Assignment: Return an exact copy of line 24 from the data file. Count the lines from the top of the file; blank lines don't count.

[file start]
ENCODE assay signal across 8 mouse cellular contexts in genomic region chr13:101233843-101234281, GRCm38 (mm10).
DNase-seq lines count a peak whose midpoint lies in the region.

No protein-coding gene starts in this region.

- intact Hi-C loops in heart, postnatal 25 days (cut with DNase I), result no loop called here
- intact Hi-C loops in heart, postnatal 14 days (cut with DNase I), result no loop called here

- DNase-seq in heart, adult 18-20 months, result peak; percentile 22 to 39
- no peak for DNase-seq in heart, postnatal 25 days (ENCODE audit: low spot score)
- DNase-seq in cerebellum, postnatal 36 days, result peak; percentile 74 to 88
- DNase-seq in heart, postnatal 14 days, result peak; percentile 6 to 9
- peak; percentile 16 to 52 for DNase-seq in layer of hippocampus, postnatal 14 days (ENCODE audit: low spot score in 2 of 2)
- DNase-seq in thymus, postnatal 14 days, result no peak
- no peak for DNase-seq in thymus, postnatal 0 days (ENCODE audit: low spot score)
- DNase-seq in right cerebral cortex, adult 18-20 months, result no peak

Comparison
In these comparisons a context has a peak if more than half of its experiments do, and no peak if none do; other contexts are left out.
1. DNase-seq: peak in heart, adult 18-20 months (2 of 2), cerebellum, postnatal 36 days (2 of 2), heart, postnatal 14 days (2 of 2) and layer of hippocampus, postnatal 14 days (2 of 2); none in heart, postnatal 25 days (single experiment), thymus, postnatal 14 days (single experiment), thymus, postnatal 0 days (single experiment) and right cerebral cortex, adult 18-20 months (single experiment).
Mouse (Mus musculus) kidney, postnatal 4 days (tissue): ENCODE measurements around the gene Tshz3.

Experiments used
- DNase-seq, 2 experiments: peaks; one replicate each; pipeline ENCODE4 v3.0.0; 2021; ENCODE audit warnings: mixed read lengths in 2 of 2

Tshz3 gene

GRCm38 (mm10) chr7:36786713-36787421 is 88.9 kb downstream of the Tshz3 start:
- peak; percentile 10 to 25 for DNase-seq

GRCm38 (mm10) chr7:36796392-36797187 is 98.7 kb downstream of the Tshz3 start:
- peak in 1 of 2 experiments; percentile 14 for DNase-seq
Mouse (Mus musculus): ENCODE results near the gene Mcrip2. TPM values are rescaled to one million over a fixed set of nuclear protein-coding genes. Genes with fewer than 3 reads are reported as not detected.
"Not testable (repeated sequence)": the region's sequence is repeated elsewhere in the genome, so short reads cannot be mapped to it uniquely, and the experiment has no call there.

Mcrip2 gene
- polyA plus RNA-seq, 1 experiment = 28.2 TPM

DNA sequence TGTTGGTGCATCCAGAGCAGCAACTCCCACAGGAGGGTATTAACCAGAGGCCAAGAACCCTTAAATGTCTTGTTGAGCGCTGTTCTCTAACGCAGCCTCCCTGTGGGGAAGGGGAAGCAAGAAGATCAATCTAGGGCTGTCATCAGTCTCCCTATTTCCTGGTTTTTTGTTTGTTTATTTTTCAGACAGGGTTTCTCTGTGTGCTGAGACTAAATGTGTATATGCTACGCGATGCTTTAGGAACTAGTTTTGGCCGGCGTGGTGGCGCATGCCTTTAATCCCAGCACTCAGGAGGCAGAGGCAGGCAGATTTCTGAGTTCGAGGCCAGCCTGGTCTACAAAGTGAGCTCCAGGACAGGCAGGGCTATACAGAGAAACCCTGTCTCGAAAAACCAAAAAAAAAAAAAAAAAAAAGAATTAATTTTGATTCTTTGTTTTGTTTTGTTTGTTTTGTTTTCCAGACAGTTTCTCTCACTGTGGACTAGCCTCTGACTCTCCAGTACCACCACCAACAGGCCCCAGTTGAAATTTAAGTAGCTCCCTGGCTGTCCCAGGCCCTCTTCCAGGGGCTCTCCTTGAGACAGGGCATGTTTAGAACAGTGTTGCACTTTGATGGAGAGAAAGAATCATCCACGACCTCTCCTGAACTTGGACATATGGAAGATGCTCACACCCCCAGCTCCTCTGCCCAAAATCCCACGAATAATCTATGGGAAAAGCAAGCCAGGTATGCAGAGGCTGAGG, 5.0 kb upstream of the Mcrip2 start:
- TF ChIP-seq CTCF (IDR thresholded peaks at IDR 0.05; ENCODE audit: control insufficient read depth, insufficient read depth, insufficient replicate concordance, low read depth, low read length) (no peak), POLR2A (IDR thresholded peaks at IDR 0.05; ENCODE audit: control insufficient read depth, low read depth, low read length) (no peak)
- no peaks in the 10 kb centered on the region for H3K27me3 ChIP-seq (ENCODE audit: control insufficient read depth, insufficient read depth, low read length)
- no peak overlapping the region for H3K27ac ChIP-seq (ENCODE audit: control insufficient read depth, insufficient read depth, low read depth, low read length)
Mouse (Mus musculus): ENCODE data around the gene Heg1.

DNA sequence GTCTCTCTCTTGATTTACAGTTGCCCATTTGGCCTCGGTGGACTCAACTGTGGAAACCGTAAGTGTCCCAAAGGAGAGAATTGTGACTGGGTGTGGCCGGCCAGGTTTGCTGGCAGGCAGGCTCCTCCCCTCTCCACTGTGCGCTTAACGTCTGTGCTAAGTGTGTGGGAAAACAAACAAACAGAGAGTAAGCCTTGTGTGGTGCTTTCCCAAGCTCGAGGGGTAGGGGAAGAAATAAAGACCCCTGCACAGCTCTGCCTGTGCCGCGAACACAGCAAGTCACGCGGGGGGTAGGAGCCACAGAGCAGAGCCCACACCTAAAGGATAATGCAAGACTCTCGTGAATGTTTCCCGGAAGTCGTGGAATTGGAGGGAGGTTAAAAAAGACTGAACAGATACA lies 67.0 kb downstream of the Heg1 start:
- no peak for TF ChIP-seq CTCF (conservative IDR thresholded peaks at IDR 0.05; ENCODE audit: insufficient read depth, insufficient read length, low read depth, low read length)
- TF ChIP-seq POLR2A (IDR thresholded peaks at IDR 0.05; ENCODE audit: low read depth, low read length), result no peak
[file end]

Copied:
- peak in 1 of 2 experiments; percentile 14 for DNase-seq